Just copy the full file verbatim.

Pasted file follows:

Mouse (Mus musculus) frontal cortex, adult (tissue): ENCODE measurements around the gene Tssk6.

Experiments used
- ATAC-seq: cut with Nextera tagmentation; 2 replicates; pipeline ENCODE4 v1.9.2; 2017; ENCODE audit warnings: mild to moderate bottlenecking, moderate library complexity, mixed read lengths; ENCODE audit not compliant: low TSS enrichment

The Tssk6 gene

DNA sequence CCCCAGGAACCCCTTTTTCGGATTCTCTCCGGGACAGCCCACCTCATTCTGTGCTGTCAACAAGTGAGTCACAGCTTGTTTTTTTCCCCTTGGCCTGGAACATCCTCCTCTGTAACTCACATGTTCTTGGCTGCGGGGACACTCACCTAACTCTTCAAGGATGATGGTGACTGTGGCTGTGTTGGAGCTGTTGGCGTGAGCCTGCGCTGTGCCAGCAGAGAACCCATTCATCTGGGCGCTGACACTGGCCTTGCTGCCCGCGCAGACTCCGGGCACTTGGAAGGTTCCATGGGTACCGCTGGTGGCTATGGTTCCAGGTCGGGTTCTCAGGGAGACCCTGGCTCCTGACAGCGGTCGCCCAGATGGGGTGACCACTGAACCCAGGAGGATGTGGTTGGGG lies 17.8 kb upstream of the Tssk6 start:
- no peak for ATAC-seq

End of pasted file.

Mouse (Mus musculus) frontal cortex, adult (tissue): ENCODE measurements around the gene Tssk6.

Experiments used
- ATAC-seq: cut with Nextera tagmentation; 2 replicates; pipeline ENCODE4 v1.9.2; 2017; ENCODE audit warnings: mild to moderate bottlenecking, moderate library complexity, mixed read lengths; ENCODE audit not compliant: low TSS enrichment

The Tssk6 gene

DNA sequence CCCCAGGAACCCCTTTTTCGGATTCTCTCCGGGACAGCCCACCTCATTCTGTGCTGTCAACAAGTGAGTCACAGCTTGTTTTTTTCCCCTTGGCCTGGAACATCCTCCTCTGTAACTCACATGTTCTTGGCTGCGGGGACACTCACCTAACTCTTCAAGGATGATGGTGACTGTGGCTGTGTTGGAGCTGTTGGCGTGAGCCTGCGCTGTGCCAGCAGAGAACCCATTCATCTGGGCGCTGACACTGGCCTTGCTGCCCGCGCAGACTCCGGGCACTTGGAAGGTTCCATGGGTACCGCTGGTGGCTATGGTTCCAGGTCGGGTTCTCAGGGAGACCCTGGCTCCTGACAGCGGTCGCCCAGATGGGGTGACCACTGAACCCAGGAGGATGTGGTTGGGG lies 17.8 kb upstream of the Tssk6 start:
- no peak for ATAC-seq